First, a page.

Pollution in drinking water on the island of Saaremaa has reduced but is still not safe to drink. Water company Kuressaare Veevärk is waiting for the results of new tests.
Tens of thousands of bottles of water have been delivered to schools in Kuresaare after problems were reported a week ago.
Liis Lepik, assistant mayor of Saaremaa municipality, said the distribution of water only started recently as it was initially hoped the crisis would end quickly.
"Every day we had this hope that from tomorrow the samples would be clean and we could tell people that you can drink tap water and it's safe. Really, we didn't expect this crisis to be so prolonged and now we are really seeing that the more prolonged it is, the more burdensome it is for people to either buy bottled water or boil it at home," she said.
Samples taken on Thursday showed drinking water is still polluted in the city. Residents are advised to boil any water before it is consumed or to drink bottled water.
The water company is also asking islanders to turn on their taps to flush out hidden bacteria.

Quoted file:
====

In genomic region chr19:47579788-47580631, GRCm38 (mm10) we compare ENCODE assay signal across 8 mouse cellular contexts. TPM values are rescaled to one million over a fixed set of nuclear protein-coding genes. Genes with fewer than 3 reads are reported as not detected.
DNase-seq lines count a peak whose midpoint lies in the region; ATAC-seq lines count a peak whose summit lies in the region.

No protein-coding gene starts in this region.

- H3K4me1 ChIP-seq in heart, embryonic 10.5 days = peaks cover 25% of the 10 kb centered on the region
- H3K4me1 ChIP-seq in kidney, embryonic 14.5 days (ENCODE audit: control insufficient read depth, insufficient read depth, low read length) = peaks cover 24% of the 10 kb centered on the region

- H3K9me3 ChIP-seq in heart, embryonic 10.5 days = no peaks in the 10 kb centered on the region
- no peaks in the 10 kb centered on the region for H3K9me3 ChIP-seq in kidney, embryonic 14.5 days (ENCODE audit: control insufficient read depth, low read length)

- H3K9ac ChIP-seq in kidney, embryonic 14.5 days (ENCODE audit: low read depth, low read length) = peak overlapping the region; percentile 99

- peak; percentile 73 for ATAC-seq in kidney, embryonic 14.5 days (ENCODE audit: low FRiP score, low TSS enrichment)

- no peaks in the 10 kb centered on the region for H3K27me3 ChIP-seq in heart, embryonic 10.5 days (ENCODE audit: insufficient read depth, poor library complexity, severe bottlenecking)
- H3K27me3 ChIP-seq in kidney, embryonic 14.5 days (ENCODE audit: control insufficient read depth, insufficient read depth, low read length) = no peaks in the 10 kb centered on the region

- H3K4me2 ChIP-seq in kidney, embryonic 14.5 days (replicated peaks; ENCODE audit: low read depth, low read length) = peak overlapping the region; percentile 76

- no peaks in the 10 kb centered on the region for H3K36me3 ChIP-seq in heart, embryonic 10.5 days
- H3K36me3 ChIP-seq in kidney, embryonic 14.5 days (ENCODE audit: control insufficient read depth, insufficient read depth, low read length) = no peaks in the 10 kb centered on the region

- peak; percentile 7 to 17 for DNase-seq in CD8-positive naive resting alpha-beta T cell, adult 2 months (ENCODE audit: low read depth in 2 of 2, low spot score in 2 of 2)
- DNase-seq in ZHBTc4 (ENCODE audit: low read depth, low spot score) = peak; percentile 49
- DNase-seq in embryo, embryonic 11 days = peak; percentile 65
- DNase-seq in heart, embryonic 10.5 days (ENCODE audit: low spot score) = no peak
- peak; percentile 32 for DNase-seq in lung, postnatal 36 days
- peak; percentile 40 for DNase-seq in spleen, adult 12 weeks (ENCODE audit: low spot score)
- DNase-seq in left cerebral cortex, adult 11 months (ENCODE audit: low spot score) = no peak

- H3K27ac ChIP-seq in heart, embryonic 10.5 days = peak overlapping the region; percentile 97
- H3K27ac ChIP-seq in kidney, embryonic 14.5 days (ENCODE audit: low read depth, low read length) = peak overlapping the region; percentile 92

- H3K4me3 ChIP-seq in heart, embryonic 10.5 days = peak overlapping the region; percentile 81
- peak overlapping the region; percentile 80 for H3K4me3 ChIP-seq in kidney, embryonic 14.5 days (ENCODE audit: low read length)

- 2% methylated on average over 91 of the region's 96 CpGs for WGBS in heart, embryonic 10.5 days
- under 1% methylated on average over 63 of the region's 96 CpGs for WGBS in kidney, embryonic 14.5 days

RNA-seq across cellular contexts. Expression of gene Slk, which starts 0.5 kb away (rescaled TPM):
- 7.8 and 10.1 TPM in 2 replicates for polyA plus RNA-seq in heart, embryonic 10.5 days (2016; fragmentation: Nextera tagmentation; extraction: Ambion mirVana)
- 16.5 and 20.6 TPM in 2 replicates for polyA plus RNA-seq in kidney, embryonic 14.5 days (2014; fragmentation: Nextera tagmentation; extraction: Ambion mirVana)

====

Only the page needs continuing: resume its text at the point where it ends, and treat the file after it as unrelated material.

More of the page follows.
Kuressaare Veevärk manager Aivar Sõrm said customers will receive a discount in May although it is not known exactly how much.
"The priority today is that maybe on Sunday, maybe on Monday, we can say that this story is over," he said.
Dozens of residents are still in Kuressaare Hospital with stomach problems. The Health Board said that in addition to E.coli, other bacteria were also found in the drinking water.
"In addition to Escherichia coli, samples have also contained campylobacter and enterovirus, rotavirus and norovirus. But it's entirely to be expected that other pathogens are present in addition to water contamination. And clinical samples taken from hospital patients have also detected norovirus, for example," said Andras Armvärt, head of the Health Board's crisis preparedness department.
"Once we are satisfied with the results that the water in Kuressaare is safe to drink, we will inform all residents of Kuressaare and Saaremaa via SMS alert," he added.
Editor: Barbara Oja, Helen Wright
Source: Aktuaalne kaamera